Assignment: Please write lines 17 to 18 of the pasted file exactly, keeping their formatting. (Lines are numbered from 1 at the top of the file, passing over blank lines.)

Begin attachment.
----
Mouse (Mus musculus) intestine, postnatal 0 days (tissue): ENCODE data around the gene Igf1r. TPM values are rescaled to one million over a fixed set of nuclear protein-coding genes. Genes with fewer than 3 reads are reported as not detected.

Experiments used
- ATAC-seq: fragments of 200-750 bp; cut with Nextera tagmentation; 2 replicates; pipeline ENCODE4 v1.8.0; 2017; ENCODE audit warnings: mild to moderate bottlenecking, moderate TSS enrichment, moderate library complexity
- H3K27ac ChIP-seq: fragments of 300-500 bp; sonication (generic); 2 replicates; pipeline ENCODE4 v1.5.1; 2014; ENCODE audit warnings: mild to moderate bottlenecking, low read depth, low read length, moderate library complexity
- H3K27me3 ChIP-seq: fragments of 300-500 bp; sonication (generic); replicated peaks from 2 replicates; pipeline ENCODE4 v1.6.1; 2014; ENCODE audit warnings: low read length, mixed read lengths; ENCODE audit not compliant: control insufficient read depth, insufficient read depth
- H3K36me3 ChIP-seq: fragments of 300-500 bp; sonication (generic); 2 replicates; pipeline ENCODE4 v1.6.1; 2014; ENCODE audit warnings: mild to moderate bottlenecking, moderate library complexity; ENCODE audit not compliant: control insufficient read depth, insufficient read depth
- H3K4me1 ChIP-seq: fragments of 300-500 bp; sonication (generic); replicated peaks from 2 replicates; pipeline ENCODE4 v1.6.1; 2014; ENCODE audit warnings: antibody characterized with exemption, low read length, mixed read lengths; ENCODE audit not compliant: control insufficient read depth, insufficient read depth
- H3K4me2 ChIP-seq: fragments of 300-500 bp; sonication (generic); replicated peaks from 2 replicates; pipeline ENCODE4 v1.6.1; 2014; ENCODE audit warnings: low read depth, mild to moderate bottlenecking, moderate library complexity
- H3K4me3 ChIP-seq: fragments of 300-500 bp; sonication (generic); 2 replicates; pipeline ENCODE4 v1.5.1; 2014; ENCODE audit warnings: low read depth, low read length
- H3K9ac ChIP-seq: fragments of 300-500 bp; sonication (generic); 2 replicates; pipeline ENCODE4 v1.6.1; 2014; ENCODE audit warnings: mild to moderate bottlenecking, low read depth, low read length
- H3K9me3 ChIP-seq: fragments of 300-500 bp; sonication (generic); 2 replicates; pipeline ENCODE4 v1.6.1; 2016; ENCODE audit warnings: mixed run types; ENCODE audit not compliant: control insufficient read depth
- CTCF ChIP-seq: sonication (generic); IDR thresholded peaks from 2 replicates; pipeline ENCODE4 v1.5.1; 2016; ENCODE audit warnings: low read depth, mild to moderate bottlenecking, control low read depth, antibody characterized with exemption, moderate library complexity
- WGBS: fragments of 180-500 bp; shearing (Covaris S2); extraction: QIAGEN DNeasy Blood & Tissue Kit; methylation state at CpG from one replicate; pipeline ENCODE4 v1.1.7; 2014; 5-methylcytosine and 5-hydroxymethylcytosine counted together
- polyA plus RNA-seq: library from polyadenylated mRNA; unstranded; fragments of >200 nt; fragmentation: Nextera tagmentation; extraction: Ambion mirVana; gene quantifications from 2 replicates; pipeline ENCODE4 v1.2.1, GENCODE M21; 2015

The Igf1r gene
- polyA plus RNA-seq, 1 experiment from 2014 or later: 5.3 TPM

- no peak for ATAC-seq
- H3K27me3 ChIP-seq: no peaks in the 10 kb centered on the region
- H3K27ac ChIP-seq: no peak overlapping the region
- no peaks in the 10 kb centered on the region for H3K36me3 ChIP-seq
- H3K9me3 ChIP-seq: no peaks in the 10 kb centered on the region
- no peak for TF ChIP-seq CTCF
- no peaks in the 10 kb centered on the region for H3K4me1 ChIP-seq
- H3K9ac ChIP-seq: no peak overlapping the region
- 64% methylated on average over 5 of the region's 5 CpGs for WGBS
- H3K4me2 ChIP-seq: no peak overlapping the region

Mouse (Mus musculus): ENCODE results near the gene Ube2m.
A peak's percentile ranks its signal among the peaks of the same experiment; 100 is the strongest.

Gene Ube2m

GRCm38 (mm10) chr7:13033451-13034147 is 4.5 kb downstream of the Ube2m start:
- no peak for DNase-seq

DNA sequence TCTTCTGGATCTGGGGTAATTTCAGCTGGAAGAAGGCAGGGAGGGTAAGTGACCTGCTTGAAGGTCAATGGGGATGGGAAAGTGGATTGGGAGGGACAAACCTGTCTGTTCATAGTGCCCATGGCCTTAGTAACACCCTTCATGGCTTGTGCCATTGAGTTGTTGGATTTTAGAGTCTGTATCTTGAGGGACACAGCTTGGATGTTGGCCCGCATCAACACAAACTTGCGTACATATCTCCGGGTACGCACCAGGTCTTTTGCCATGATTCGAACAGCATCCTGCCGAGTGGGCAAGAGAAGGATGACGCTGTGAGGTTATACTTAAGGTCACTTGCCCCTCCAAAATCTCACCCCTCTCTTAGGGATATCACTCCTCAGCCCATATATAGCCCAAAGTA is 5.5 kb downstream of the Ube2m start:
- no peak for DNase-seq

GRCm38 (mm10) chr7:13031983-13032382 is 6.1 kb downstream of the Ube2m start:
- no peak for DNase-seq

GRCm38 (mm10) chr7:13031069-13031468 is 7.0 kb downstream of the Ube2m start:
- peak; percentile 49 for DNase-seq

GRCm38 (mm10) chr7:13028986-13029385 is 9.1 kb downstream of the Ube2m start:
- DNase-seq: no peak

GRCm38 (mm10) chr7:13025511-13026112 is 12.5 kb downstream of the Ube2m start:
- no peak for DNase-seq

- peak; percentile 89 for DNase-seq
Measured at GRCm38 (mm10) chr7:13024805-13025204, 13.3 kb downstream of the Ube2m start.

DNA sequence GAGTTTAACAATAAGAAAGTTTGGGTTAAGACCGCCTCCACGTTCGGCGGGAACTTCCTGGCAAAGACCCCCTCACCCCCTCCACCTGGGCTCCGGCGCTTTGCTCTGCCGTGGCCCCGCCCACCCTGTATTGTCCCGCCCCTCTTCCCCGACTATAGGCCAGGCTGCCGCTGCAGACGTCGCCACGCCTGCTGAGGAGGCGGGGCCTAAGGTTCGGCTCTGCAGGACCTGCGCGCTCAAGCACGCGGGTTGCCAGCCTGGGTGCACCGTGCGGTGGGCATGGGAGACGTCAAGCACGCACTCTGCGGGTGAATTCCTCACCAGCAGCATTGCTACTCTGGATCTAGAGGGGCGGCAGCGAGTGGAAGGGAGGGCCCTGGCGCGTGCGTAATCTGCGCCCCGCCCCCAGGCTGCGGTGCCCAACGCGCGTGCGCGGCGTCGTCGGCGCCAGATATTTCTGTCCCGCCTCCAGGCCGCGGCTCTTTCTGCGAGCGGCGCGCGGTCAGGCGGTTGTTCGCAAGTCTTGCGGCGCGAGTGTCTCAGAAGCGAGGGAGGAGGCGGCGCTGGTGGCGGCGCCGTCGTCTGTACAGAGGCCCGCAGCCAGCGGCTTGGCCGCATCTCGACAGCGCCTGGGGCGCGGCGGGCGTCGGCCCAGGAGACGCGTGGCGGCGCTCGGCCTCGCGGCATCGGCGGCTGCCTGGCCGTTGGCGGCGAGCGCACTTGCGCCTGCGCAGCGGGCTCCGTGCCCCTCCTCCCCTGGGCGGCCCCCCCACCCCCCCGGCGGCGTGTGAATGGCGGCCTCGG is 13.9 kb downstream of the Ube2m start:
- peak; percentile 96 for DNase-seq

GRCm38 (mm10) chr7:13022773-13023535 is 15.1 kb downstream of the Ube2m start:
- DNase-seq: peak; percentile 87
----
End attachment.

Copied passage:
- no peak for ATAC-seq
- H3K27me3 ChIP-seq: no peaks in the 10 kb centered on the region